The Skinsuit has been worn on the ISS by Danish European Space Agency Astronaut Andreas Mogensen and most recently evaluated by French ESA Astronaut Thomas Pesquet during his six-month mission. The suit aims to improve spinal health in a microgravity environment and prevent painful spinal growth. It’s been amazing to have worked on the initial prototypes of the spacesuit and having seen it being used on the space station by astronauts is the ultimate reward.

I’m also looking forward to contributing to lunar exploration over the next decade – the future of human spaceflight and robotic space exploration is extremely exciting! We’re going to see a ramping up of interest in lunar exploration, both in orbit and on the surface of the Moon from international agencies and governments, but also from the private sector. The Gateway, a new mini space station in lunar orbit is currently being designed by NASA, in conjunction with international partner agencies including the European Space Agency (ESA), JAXA (the Japanese Space Agency) and the Canadian Space Agency (CSA) to enable humanity to return to the vicinity of the Moon in the 2020s, building on the international cooperation that built the International Space Station.

The spaceship will be humanity’s next step beyond Low Earth Orbit, and out into the Solar System. One thousand times further out in the solar system than the International Space Station, it’s a platform where we’ll learn to overcome the technological challenges of living and working in deep space. Relatedly, NASA is developing the Artemis programme, with the goal of establishing a sustainable human presence on the Moon. NASA, in collaboration with international partners, aim to send the next man and the first woman to the surface of the Moon in 2024 through the Artemis programme.

What one thing do you believe has been a major factor in you achieving success?

I would have never had been able to complete my studies internationally and to

reach my goals in the space industry without the fortuity of scholarships. Having support from organisations and scholarships throughout my education inspired me to develop a scholarship program through Rocket Women, a platform that I founded to inspire the next generation of young women to choose a career in STEM. The Rocket Women apparel collection was born from a desire to make a difference. Moreover, we need 100% of the talent available to solve the hard problems that we face in the world today. Proceeds from Rocket Women clothing will go towards a scholarship to build opportunities for women studying science & engineering. Representation matters and scholarships play a pivotal role in encouraging diverse talented individuals to pursue opportunities in STEM that may not have had that chance otherwise.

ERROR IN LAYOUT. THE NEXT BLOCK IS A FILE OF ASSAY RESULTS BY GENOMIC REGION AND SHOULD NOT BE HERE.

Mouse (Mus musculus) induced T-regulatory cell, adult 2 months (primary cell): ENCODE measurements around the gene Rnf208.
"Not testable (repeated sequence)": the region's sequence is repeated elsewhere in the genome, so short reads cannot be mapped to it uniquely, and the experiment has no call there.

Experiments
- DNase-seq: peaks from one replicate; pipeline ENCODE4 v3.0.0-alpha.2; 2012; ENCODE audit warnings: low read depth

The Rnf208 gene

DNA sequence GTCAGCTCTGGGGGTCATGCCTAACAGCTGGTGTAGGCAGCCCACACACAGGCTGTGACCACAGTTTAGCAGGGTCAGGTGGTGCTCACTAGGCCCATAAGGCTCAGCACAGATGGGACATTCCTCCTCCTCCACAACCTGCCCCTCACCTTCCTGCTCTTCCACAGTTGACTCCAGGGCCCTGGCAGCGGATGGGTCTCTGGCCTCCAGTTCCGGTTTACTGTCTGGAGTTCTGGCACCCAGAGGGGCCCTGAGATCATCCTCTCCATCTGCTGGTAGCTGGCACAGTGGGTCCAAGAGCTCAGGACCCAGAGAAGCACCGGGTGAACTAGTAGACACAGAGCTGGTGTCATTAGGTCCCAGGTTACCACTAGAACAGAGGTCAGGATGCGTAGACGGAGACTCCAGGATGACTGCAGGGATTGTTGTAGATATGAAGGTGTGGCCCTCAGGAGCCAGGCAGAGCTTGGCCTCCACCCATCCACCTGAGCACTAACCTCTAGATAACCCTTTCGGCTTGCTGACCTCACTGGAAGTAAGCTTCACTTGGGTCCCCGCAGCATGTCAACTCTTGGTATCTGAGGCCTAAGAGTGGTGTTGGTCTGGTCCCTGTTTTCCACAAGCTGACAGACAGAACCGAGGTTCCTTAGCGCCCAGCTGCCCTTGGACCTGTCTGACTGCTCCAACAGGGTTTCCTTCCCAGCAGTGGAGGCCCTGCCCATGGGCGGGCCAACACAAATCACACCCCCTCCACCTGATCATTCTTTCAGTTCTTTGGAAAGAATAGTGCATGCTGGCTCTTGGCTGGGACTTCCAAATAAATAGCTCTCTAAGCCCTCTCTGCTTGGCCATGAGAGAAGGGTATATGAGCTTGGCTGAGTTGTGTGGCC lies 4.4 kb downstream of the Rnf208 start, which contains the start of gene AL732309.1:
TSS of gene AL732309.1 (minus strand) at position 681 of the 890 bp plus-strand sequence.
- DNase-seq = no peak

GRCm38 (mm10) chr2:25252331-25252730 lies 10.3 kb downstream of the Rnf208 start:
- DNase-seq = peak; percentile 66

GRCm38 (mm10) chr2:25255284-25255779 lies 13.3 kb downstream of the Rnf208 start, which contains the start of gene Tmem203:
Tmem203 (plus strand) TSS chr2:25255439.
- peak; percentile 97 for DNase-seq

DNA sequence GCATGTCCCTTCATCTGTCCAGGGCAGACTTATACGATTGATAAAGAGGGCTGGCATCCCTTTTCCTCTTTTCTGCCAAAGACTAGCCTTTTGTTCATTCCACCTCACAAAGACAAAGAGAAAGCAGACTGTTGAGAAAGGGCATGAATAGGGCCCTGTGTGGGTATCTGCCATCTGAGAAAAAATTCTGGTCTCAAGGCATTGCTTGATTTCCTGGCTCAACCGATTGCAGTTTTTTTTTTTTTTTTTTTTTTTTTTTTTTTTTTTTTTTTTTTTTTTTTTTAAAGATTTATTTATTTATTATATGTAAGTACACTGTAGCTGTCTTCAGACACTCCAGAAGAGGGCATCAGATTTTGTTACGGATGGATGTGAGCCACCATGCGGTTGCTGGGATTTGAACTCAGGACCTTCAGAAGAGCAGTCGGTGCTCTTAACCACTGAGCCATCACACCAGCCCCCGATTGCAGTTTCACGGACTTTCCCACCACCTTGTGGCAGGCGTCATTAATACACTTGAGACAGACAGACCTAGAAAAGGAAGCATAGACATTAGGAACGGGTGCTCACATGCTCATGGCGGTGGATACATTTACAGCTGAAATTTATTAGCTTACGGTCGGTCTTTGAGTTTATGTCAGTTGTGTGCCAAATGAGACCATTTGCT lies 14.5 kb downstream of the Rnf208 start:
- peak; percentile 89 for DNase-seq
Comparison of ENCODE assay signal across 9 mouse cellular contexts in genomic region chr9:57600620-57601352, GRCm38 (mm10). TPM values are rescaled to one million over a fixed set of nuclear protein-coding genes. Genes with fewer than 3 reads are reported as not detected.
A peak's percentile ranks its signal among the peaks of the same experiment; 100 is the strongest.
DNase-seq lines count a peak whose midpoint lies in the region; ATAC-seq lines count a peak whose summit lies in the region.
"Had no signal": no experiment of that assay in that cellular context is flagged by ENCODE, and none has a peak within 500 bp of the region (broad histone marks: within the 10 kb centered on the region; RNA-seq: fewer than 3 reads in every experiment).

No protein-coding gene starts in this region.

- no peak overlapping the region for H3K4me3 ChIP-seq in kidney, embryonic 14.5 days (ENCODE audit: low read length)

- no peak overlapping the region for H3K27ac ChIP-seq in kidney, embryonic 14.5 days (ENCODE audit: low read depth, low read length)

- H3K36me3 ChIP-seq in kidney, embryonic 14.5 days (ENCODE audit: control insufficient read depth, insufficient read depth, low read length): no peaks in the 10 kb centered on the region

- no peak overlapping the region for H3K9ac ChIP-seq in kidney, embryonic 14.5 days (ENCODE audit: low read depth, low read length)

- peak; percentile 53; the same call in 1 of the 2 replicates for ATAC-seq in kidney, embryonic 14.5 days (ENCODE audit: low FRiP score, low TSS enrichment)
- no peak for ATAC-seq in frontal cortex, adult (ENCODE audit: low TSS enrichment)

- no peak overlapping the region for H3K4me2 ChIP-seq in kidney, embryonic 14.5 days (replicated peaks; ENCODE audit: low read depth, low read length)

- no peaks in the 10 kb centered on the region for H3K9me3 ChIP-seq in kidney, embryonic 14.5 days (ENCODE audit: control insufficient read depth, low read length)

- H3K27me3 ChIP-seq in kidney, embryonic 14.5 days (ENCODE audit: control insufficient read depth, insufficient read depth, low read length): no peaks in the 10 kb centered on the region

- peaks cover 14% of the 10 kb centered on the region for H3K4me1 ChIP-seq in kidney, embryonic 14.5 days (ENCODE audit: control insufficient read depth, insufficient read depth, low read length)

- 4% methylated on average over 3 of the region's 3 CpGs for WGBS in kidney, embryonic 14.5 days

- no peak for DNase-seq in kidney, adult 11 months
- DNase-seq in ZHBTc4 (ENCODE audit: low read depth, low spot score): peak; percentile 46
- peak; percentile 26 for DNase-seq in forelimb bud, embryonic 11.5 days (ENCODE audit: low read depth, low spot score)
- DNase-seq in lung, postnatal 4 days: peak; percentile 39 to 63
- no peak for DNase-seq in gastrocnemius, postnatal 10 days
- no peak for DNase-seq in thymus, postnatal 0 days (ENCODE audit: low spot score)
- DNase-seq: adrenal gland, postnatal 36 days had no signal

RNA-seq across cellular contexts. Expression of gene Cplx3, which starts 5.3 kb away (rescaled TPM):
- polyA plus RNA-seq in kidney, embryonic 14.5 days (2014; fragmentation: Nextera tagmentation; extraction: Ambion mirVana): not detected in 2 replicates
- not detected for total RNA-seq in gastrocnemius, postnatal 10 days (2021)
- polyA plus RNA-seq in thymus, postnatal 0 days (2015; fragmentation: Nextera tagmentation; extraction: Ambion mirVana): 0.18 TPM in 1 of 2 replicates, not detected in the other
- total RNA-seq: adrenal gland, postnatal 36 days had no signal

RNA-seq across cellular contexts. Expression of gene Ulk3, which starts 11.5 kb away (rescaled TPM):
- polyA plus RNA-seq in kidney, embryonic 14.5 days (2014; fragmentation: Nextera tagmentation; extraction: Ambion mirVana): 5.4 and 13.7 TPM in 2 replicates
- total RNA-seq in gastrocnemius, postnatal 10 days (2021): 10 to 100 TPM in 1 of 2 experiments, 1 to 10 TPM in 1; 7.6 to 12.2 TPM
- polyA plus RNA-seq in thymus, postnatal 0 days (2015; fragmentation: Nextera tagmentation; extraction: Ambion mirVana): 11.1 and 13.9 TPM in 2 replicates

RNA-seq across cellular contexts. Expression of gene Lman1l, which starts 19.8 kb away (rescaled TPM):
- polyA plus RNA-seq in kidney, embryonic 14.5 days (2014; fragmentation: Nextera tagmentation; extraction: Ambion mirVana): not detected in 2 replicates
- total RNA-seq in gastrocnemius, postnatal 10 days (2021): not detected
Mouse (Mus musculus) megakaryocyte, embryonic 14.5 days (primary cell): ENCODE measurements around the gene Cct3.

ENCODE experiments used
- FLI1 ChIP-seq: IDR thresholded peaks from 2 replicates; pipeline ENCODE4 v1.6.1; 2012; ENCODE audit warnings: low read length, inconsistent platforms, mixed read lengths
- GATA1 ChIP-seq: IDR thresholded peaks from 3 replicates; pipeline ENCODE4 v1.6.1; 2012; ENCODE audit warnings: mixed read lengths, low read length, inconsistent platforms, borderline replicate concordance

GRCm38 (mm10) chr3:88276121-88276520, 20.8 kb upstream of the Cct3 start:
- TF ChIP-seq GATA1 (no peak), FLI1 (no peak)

What top tips would you give to an individual who is trying to excel in their career in technology?

My advice to those considering their career path is that it’s possible to achieve your goal, whether it’s to work in the space industry or otherwise. It takes hard work and dedication, but it’s absolutely worth it.

The experience that I gained through gaining a comprehensive view of the space industry through studying at the International Space University in France and through focused internships or volunteering helped to forge the path to where I am now. I think almost everyone that I know working in the space industry and otherwise has felt like their future career was unknown at times, but pursuing your passion and persevering is important, whether you’re able to do that in your main job or even as a side hustle or volunteering role.

It’s important to enjoy the subjects that you study and the work that you’re doing. So I’d recommend graduates to really pay attention to what their passion is for. Because as NASA Astronaut Zena Cardman brilliantly said:

“If you wake up curious and excited every morning, you’re going to be really happy no matter what the end result is, whatever career you wind up in. Just pursue whatever interests you. I sit here in this blue flight suit, and I have to say it’s possible. So you just have to go for it.”